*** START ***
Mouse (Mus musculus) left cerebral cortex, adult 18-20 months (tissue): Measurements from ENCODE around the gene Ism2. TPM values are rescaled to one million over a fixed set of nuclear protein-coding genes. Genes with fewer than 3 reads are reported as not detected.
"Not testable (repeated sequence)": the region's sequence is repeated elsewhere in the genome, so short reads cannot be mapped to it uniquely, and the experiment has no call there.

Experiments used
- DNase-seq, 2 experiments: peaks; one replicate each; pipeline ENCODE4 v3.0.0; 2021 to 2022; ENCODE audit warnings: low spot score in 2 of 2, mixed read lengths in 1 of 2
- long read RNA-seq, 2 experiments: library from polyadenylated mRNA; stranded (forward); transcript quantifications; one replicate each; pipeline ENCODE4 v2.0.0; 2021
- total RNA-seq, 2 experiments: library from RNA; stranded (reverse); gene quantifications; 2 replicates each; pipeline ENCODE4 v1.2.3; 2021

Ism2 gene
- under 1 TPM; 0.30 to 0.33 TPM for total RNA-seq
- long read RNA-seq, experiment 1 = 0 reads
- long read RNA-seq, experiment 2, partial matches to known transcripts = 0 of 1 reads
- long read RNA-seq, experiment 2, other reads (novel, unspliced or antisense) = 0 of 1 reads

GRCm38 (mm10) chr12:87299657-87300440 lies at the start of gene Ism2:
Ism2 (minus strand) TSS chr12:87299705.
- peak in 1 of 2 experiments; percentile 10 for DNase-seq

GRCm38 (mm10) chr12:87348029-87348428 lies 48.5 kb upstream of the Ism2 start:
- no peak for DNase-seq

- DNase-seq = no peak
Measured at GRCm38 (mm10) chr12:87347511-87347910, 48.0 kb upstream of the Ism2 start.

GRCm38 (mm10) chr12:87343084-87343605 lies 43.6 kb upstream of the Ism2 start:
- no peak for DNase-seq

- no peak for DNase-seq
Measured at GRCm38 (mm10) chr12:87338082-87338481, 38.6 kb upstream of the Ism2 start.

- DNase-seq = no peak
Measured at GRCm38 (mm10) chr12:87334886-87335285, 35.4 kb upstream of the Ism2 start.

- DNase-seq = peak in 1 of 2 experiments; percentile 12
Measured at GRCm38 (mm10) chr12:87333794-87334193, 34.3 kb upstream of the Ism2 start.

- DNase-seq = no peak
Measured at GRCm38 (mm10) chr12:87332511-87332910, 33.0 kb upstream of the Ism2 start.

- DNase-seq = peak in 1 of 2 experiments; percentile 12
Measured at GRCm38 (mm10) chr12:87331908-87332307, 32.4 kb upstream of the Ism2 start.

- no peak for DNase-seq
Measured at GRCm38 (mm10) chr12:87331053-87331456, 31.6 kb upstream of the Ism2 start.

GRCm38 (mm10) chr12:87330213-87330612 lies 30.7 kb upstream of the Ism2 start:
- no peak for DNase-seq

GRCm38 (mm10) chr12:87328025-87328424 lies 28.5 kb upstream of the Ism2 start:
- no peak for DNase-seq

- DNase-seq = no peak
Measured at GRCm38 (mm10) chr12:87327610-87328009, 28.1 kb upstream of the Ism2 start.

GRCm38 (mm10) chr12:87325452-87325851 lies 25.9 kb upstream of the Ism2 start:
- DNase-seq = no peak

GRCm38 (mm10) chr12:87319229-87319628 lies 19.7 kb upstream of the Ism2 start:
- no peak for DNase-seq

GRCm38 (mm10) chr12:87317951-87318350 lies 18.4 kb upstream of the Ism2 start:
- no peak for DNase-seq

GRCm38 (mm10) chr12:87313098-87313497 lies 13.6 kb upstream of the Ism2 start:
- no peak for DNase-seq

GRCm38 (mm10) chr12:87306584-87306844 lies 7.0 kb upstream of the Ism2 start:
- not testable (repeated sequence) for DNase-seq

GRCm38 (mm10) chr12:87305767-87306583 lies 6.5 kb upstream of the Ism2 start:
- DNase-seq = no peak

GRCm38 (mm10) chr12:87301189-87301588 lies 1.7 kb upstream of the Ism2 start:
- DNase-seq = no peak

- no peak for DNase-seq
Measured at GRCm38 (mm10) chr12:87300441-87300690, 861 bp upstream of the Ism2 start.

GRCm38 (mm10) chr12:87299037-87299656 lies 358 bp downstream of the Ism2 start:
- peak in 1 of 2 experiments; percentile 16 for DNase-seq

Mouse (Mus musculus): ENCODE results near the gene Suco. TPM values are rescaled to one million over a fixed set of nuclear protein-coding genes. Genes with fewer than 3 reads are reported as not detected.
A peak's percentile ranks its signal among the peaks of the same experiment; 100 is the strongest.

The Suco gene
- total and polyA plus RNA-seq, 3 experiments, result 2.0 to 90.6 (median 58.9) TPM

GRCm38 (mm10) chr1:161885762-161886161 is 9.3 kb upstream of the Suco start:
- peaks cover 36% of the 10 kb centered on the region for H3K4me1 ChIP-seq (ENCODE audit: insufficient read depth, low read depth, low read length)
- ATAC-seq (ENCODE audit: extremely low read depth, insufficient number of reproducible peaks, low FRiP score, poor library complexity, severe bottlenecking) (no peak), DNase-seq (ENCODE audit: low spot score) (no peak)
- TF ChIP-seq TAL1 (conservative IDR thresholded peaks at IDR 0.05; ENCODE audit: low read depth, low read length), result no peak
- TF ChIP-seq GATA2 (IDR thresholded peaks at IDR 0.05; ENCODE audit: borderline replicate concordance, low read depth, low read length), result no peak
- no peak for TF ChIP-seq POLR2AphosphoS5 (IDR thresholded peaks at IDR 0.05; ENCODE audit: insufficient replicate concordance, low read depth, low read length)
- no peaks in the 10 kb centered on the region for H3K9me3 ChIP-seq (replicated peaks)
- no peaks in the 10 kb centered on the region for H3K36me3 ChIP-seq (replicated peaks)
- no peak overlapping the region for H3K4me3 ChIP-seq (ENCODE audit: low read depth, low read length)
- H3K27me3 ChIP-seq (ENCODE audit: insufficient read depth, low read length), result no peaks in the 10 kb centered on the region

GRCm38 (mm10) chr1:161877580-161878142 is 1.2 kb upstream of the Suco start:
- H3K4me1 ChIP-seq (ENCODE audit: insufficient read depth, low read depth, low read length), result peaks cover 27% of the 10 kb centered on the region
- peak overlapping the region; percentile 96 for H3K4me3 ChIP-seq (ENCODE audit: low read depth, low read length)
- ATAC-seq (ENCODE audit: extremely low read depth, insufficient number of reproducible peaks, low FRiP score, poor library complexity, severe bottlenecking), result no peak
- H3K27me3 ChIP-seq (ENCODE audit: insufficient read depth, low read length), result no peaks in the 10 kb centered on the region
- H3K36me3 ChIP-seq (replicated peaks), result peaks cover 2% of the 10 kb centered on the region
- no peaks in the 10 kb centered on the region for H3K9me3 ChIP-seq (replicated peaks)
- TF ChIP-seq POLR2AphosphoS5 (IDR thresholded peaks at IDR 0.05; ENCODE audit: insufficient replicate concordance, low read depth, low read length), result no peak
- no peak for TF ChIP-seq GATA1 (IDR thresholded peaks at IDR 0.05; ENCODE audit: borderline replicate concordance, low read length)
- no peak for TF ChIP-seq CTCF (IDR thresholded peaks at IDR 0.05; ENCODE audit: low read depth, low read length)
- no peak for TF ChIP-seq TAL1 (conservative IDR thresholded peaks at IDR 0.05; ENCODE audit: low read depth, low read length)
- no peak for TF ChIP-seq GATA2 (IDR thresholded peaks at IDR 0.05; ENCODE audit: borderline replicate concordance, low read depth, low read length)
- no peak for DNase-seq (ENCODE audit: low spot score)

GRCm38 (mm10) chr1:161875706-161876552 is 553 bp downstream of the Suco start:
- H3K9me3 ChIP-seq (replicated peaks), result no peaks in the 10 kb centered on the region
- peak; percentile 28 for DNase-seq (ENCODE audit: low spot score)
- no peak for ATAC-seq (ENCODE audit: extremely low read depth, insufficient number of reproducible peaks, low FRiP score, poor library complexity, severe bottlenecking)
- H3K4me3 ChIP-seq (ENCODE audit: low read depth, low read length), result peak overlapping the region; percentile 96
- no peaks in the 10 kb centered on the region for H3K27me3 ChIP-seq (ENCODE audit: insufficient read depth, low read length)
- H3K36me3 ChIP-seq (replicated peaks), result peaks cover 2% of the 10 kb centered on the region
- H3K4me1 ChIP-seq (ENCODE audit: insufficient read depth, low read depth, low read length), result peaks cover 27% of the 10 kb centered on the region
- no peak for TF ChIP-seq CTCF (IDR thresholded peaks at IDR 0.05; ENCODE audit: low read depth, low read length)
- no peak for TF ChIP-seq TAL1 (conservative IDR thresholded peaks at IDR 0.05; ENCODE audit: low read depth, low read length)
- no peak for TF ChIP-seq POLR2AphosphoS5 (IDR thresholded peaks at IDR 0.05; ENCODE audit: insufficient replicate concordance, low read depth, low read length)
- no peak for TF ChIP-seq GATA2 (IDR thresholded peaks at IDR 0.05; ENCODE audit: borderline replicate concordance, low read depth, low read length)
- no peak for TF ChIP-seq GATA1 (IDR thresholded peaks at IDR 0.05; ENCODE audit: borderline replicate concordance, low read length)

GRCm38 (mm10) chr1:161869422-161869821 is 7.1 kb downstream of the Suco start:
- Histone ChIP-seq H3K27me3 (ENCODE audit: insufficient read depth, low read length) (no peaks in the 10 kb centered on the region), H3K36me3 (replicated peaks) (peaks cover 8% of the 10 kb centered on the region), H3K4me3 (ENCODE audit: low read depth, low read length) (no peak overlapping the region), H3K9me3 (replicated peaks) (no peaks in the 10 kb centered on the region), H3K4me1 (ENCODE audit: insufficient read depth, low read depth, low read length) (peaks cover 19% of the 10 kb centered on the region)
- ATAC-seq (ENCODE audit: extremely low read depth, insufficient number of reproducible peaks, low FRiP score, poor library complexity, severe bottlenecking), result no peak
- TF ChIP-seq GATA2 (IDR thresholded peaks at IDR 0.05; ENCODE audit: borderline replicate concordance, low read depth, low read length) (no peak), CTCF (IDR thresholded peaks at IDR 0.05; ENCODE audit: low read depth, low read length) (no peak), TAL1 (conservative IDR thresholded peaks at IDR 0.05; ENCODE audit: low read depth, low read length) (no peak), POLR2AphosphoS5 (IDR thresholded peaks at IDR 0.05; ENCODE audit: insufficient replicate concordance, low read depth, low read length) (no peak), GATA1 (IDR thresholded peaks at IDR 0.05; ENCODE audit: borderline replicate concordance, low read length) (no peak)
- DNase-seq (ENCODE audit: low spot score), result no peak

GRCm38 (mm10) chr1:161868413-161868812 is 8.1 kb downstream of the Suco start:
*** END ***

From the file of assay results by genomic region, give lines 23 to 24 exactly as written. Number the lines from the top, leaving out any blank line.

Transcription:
- DNase-seq = no peak
Measured at GRCm38 (mm10) chr12:87334886-87335285, 35.4 kb upstream of the Ism2 start.